The Common Good

Faith Leaders Urge Americans to Combat Attacks on Religious Minorities

A group of faith leaders Thursday exhorted Americans to do more than pray for better times.

Photo by Rose Marie Berger / Sojourners
Prayer vigil near the White House for the Sikh community. Photo by Rose Marie Berger / Sojourners

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Representing seven different faith traditions, many advocated a period of public mourning after a week that saw a shooting rampage at a Sikh temple and a suspicious fire at a Missouri mosque.

"It is my hope that this is more than a time to express personal sorrows," said Presiding Bishop Mark S. Hanson of the Evangelical Lutheran Church in America.

"Our most concrete rejection of violence occurs when we engage the neighbor, the neighbor who is new in our community, the neighbor who worships differently than we," he said.

The gathering was mostly virtual — a national conference call sponsored by Shoulder-to-Shoulder, an interfaith group founded in 2010 to combat a surge of anti-Muslim sentiment.

Faith leaders came together on Thursday in the wake of several recent acts against religious minorities.

On Sunday, a gunman shot and killed six Sikhs at their Wisconsin temple. The following day, fire razed a Missouri mosque. It was the second fire at the mosque this summer, after a July blaze that investigators have determined was arson. Meanwhile, a Tennessee mosque is struggling to open amid protests from critics across the nation.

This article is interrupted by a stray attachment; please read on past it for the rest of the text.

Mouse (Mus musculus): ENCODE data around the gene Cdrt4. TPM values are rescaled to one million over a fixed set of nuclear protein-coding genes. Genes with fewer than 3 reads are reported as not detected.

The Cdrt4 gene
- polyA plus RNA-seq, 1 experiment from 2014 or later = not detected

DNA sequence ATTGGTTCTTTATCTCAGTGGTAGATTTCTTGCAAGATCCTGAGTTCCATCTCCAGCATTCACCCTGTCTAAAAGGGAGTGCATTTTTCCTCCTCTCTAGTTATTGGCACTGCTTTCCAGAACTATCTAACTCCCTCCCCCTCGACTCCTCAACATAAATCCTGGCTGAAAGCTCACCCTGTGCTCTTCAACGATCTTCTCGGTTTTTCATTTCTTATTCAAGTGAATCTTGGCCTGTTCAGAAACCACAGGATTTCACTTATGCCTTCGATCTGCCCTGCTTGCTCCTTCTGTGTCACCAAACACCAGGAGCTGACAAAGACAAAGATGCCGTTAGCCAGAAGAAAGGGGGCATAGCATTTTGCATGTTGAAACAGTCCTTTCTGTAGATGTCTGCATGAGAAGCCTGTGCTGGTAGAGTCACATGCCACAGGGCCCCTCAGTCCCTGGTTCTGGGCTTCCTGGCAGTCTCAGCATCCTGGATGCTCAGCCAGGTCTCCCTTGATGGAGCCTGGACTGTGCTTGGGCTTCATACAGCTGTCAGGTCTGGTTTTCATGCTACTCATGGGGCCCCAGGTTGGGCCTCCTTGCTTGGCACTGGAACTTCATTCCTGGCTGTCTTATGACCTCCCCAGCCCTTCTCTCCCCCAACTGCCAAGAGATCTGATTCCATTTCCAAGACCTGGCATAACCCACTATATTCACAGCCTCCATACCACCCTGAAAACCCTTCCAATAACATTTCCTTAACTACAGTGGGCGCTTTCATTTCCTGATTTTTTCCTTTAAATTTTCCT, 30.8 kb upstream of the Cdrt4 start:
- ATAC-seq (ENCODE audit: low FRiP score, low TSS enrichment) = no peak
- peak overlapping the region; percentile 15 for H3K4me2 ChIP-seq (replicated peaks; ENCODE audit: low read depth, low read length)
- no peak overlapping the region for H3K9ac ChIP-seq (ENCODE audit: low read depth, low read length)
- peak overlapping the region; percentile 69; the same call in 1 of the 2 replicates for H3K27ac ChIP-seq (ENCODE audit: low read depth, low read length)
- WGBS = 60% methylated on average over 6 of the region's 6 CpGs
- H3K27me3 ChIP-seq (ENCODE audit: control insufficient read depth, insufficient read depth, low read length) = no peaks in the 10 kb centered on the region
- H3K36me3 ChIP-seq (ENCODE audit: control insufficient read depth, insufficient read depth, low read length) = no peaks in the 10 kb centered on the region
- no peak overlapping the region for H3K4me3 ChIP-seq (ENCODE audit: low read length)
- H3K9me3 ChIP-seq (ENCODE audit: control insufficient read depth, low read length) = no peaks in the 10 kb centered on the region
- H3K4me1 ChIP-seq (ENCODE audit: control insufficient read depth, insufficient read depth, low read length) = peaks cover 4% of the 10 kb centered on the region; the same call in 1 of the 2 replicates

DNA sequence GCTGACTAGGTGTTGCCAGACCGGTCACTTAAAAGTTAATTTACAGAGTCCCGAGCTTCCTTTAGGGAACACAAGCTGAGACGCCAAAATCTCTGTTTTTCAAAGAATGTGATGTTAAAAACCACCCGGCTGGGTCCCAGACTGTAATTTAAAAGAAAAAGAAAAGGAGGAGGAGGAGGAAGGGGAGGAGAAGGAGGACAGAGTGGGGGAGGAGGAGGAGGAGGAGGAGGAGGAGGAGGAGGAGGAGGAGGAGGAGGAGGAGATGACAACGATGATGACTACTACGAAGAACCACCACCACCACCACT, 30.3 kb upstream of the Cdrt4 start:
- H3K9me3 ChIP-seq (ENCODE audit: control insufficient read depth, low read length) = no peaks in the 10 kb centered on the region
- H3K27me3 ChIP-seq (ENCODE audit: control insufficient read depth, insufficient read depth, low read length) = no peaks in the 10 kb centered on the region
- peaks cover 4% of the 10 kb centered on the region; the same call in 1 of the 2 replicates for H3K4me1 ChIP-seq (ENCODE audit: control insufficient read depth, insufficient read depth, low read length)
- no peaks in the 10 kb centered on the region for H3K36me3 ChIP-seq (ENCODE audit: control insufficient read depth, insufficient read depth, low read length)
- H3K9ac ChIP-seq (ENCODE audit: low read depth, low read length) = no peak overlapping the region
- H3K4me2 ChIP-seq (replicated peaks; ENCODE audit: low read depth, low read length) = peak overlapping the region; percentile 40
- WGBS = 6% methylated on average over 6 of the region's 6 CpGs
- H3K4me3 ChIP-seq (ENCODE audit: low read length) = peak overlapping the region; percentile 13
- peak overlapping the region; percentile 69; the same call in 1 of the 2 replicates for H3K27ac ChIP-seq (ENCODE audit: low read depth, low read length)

Kathryn Lohre, president of the National Council of Churches, encouraged congregants to participate in a national day of prayer on Aug. 12 in support of the Sikh community. She also advised Americans to visit Sikh temples.

"We are also encouraging congregations across the country to be responsive to the gracious hospitality of our Sikh brothers and sisters who are opening their gurdwaras for prayer and fellowship and mutual understanding," she said.

Rabbi David Saperstein, director of the Religious Action Center of Reform Judaism, said that religious groups must together focus their efforts against hate crimes.

"America is the most religiously diverse nation in the history of humankind," Saperstein said. "Hate crimes are not just mere acts of violence. ... They are a betrayal of the promise of America."

Also on the conference call were Catholic Bishop Denis J. Madden; Imam Mohamed Magid, president of the Islamic Society of North America; the Rev. Peter Morales, president of the Unitarian Universalist Association of Congregations; and Rabbi Burton L. Visotzky, director of the Milstein Center for Interreligious Dialogue at the Jewish Theological Seminary.

Lauren Markoe writes for Religion News Service. Via RNS.

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